TANZANIA has continued to expand its medical tourism crusade as the Jakaya Kikwete Cardiac Institute (JKCI) signs Memorandum of Understanding (MoU) with Zambia and Rwanda in the treatment of heart patients and capacity building of the country’s medical staff.
However, as the lead cardiac centre in the African region, JKCI receives up to 150,000 patients on an annual basis with 20 of them coming from the continent.
Deputy Permanent Secretary in the Ministry of Health, Dr Grace Magembe revealed this during the MoU signing ceremony which was held in Dar es Salaam, yesterday.
Dr Magembe disclosed that President Samia Suluhu Hassan’s vision of Tanzania becoming a hub of medical tourism was slowly but surely becoming a reality.
“She has been driving forward the agenda of medical tourism and her dream has been how can African countries work together to reduce the number of referrals abroad, so that the countries can retain their foreign currency and continue collaboration among each other in terms of saving the lives of people at a very affordable cost,” said the Deputy Minister.
She noted that the signing of the MoU was also in line with the implementation of the South-South cooperation, adding that the collaboration was a longstanding one not only as Southern African Development Community (SADC) countries but also as neighbours.
She extended recognition to Save a Child’s Heart, the government of Zambia and Rwanda for supporting the visions of the country in arriving at the Ministry’s set performance indicators.
She added that “The government is really determined to transform the health sector of the country, citing examples of the initiatives taken in other public health facilities as well as primary health care.
“Among components which will be addressed is exchange in terms of capacity building…we need this, this is a home grown solution from Africa. If we continue like this I am sure we are going to double our progress in terms of economic development and the various sectors.”
JKCI Executive Director, Dr Peter Kisenge disclosed acknowledged the support extended by the government citing initiatives to boost cardiac treatment in the country including procurement of a Cath lab machine worth 4.4bn/- which was inaugurated by the President last year and 4.3bn/- dished out for establishing a diagnostic centre.
He noted that, through the outstanding leadership of President Samia and ministry responsible, JKCI is now the leading cardiac centre in the African continent.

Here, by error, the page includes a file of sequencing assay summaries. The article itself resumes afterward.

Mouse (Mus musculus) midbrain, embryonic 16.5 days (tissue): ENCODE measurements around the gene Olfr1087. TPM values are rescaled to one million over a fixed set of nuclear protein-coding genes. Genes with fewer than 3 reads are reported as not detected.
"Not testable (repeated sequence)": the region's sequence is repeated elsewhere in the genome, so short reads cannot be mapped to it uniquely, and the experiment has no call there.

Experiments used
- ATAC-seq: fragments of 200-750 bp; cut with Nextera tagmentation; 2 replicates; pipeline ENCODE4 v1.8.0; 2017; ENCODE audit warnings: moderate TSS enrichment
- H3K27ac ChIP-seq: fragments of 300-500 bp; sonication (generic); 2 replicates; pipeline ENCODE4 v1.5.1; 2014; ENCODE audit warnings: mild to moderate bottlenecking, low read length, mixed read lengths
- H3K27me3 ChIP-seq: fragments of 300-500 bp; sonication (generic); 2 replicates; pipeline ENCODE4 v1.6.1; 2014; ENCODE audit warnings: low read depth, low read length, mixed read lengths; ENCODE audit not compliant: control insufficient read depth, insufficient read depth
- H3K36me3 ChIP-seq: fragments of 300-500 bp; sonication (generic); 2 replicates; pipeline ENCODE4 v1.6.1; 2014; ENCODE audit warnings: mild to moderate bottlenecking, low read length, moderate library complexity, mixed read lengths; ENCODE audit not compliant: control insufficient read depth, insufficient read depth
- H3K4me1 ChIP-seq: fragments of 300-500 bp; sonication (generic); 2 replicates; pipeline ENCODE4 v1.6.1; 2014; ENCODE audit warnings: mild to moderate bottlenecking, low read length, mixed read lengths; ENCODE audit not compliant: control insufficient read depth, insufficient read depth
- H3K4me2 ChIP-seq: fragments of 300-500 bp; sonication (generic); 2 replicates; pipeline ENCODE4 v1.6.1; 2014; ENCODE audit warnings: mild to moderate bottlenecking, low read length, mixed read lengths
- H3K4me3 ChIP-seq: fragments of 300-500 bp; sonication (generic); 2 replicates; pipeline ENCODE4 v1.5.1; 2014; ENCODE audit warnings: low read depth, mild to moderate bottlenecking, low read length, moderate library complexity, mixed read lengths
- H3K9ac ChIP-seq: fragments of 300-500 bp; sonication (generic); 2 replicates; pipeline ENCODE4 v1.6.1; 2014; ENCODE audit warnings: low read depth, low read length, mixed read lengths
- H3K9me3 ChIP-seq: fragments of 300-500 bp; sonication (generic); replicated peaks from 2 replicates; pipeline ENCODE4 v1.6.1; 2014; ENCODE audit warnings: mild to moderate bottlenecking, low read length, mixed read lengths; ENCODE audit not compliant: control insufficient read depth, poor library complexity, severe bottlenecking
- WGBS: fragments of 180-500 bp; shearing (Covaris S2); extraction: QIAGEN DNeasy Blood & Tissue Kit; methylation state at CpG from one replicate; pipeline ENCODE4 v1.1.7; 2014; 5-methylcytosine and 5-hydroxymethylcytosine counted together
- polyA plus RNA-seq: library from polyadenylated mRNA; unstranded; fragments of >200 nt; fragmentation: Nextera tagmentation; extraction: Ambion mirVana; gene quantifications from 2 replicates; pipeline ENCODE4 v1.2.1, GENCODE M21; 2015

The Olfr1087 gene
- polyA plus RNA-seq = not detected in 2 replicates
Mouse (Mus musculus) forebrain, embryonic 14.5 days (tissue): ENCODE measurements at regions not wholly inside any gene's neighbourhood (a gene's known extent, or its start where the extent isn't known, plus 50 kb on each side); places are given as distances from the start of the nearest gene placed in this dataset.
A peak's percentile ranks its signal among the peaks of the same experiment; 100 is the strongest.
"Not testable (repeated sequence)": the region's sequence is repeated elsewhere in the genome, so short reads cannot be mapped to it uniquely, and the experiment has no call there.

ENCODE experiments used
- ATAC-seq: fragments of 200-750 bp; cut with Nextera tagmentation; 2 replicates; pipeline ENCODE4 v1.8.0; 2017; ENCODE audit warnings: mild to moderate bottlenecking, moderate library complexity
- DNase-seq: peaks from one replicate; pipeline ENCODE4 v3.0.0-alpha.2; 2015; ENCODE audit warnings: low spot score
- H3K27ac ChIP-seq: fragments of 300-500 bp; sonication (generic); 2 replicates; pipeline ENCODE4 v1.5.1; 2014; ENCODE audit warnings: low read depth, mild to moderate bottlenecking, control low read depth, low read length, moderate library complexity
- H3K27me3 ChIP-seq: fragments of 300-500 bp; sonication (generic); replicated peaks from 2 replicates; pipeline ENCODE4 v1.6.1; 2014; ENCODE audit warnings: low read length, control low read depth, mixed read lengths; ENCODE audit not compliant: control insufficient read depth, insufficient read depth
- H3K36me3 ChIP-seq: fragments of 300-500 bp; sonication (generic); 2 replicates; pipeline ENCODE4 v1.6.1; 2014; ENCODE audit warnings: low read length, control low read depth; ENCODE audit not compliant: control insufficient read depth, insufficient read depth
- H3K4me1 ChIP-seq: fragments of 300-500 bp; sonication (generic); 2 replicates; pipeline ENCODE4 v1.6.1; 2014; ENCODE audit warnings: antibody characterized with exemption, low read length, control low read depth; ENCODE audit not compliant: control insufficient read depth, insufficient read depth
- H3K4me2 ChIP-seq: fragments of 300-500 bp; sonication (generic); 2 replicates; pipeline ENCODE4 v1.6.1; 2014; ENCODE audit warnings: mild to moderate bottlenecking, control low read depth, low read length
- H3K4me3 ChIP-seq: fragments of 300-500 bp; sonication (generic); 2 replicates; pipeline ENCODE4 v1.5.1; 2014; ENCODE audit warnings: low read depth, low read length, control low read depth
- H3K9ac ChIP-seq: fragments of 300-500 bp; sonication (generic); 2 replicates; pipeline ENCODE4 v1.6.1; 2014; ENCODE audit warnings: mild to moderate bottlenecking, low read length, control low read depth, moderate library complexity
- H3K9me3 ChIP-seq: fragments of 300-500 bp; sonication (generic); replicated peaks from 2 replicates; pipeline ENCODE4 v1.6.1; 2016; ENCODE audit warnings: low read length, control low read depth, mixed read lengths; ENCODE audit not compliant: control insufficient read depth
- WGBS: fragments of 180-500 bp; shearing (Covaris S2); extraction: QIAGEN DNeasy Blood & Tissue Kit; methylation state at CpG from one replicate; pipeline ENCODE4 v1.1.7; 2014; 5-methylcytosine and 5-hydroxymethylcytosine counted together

“We receive about 150,000 patients who attend the clinic every year…the institute carries out 600 minor surgeries and 1,450 major surgeries every year,” he said.
He, however, indicated that every month JKCI receives up to 20 patients from countries including Malawi, the Comoros, Kenya, Uganda, Zimbabwe, Zambia, Rwanda and Burundi.
On the other hand, he observed they have also attended patients from Europe who visit Tanzania as tourists from countries such as Norway, United Kingdom, India and Poland.
“We are glad that through the massive investment by the government we have managed to cut foreign referrals by 90 per cent,” he said.
For his part, Senior Medical Superintendent at the Zambia National Heart Hospital, Dr ChabwelaShumba noted that coming to JKCI will yield cardiac health care to the people of Zambia, noting that the MoU means a continuation of the foundation laid by the founding fathers of the two nations the late Julius Nyerere and Kenneth Kaunda who built one of the largest infrastructure between Tanzania and Zambia the Tazara Railway-line.
Commenting, the Deputy Director of King Feisal Hospital in Rwanda, Mr Fredric Ngirabacu was of the view that the kind of collaboration is what should be happening in the African countries, instead of going far to look for solutions, whereas the countries can learn from each other and put to use the experience that each of the institution have that others do not have.
The Chief Executive Officer of Save a Child’s Heart, Mr Simon Fischer the pioneers of the great endeavour indicated that the partnership was the beginning of a very special relationship in these three countries and hopefully will have a long way to go in creating a region which can take care of its own children from pediatric anomaly.
“The vision of Save a Child’s Heart is to see JKCI in the next 5-10 years is a lead player in the region also established in training all programs and becoming more involved in medical missions in Zambia and Rwanda.